Document Detail


The range of adaptation by collateral vessels after femoral artery occlusion.
MedLine Citation:
PMID:  16931799     Owner:  NLM     Status:  MEDLINE    
Abstract/OtherAbstract:
Natural adaptation to femoral artery occlusion in animals by collateral artery growth restores only approximately 35% of adenosine-recruitable maximal conductance (C(max)) probably because initially elevated fluid shear stress (FSS) quickly normalizes. We tested the hypothesis whether this deficit can be mended by artificially increasing FSS or whether anatomical restraints prevent complete restitution. We chronically increased FSS by draining the collateral flow directly into the venous system by a side-to-side anastomosis between the distal stump of the occluded femoral artery and the accompanying vein. After reclosure of the shunt collateral flow was measured at maximal vasodilatation. C(max) reached 100% already at day 7 and had, after 4 weeks, surpassed (2-fold) the C(max) of the normal vasculature before occlusion. Expression profiling showed upregulation of members of the Rho-pathway (RhoA, cofilin, focal adhesion kinase, vimentin) and the Rho-antagonist Fasudil markedly inhibited arteriogenesis. The activities of Ras and ERK-1,-2 were markedly increased in collateral vessels of the shunt experiment, and infusions of L-NAME and L-NNA strongly inhibited MAPK activity as well as shunt-induced arteriogenesis. Infusions of the peroxinitrite donor Sin-1 inhibited arteriogenesis. The radical scavengers urate, ebselen, SOD, and catalase had no effect. We conclude that increased FSS can overcome the anatomical restrictions of collateral arteries and is potentially able to completely restore maximal collateral conductance. Increased FSS activates the Ras-ERK-, the Rho-, and the NO- (but not the Akt-) pathway enabling collateral artery growth.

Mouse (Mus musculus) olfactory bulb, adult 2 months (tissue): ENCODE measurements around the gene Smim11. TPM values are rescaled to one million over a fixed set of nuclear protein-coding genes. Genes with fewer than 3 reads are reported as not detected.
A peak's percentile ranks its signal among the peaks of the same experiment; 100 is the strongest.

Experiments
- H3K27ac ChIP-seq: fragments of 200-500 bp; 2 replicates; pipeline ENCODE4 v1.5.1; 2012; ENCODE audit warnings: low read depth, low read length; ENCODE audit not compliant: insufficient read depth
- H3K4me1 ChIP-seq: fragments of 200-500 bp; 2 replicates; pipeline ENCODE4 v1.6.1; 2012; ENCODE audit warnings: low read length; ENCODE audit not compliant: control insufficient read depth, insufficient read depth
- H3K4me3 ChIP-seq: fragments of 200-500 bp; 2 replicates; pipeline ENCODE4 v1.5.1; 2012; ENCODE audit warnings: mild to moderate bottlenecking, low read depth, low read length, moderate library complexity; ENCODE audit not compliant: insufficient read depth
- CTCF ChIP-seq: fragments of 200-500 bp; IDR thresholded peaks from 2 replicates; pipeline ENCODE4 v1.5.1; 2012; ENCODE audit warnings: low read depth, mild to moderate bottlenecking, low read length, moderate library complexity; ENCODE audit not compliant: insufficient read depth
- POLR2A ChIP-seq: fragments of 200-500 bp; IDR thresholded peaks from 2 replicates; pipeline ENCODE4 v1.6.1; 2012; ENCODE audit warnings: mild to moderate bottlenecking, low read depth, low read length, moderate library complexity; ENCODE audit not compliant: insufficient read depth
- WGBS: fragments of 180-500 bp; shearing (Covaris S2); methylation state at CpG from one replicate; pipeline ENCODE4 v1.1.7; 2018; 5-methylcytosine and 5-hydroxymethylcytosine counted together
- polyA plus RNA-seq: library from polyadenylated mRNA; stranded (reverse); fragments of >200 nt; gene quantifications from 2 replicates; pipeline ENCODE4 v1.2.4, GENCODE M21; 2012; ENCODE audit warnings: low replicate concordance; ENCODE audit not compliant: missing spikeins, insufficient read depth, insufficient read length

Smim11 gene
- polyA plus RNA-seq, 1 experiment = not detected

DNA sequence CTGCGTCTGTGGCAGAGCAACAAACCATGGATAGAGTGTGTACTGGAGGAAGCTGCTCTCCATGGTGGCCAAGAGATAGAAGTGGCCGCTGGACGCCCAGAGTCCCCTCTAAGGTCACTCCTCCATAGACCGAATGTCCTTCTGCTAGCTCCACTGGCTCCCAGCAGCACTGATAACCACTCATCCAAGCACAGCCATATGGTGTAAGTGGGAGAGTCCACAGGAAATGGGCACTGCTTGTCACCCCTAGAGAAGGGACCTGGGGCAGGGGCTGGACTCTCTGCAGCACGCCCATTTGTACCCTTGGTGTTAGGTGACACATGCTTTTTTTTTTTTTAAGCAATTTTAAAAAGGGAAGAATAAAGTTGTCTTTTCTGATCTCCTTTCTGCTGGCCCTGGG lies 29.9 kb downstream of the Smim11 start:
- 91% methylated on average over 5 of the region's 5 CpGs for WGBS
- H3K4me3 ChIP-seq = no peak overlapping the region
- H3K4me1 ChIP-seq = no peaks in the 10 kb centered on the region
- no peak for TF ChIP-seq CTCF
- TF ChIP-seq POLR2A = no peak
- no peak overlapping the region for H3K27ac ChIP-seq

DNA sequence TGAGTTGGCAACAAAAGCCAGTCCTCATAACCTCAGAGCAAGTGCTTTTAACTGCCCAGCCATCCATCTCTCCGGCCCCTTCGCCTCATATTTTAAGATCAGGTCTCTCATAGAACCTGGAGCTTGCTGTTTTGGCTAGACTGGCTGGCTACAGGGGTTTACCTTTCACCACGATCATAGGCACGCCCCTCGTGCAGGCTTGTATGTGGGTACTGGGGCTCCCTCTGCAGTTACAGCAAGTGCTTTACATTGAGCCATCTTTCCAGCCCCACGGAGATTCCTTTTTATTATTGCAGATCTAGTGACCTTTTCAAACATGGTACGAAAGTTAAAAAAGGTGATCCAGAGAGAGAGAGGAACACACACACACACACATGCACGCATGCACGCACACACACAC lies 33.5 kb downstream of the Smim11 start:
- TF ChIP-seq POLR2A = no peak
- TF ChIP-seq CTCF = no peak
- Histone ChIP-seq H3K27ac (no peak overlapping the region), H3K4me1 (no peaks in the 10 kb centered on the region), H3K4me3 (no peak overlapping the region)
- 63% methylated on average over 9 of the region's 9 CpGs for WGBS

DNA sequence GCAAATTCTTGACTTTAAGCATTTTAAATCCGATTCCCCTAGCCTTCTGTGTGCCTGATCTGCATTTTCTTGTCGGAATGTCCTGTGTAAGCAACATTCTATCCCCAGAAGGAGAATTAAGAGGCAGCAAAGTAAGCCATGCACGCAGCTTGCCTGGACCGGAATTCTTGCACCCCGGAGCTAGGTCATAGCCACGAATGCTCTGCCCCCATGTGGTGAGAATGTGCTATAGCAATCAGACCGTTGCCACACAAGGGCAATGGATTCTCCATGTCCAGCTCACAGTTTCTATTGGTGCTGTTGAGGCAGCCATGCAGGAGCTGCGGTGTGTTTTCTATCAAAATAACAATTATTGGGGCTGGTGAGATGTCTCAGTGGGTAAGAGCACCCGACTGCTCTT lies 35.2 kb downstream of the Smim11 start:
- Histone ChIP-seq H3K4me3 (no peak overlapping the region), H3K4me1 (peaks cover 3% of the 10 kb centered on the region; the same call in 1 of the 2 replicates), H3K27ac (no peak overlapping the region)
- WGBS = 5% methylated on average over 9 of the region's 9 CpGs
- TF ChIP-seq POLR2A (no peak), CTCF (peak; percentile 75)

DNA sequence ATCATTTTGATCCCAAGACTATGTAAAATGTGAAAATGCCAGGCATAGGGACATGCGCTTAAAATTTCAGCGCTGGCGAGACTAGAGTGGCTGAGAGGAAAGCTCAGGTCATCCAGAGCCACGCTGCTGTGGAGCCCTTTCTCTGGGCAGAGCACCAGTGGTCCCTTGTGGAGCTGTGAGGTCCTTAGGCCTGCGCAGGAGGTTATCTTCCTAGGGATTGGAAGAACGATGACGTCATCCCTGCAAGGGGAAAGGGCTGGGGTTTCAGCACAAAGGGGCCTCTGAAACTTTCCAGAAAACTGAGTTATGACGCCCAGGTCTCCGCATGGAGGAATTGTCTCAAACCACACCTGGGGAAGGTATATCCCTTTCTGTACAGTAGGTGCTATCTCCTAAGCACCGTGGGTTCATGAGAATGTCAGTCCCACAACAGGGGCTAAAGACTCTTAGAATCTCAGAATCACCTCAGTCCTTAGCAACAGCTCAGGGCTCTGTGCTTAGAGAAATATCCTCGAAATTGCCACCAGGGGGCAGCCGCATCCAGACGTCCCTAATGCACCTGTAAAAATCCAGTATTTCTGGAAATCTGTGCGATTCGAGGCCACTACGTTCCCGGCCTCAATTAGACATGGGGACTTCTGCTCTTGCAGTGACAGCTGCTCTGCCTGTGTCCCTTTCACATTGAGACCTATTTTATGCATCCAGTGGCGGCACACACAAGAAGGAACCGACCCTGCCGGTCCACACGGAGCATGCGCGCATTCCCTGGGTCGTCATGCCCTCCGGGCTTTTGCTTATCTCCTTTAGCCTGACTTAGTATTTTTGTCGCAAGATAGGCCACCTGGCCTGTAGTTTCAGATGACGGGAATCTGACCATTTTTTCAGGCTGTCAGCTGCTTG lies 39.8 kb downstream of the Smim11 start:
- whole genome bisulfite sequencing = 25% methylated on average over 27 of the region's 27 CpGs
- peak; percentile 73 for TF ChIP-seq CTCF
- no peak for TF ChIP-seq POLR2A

Authors:
Inka Eitenmüller; Oscar Volger; Alexander Kluge; Kerstin Troidl; Miroslav Barancik; Wei-Jun Cai; Matthias Heil; Frederic Pipp; Silvia Fischer; Anton J G Horrevoets; Thomas Schmitz-Rixen; Wolfgang Schaper
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Publication Detail:
Type:  Journal Article; Research Support, Non-U.S. Gov't     Date:  2006-08-24
Journal Detail:
Title:  Circulation research     Volume:  99     ISSN:  1524-4571     ISO Abbreviation:  Circ. Res.     Publication Date:  2006 Sep 
Date Detail:
Created Date:  2006-09-15     Completed Date:  2006-10-12     Revised Date:  2009-11-19    
Medline Journal Info:
Nlm Unique ID:  0047103     Medline TA:  Circ Res     Country:  United States    
Other Details:
Languages:  eng     Pagination:  656-62     Citation Subset:  IM    
Affiliation:
Max-Planck-Institute for Heart and Lung Research, Bad Nauheim, Germany.
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MeSH Terms
Descriptor/Qualifier:
Adaptation, Physiological*
Animals
Arterial Occlusive Diseases / physiopathology*
Arteries / growth & development
Cells, Cultured
Collateral Circulation / physiology*
Femoral Artery / pathology*
Gene Expression Profiling
Mitogen-Activated Protein Kinases / genetics
Muscle, Smooth, Vascular / cytology
Neovascularization, Physiologic / genetics*
Rabbits
Regional Blood Flow
Stress, Mechanical
Up-Regulation / genetics
rho GTP-Binding Proteins / genetics
Chemical
Reg. No./Substance:
EC 2.7.11.24/Mitogen-Activated Protein Kinases; EC 3.6.5.2/rho GTP-Binding Proteins
Comments/Corrections
Comment In:
Circ Res. 2006 Sep 15;99(6):567-9   [PMID:  16973912 ]

From MEDLINE®/PubMed®, a database of the U.S. National Library of Medicine


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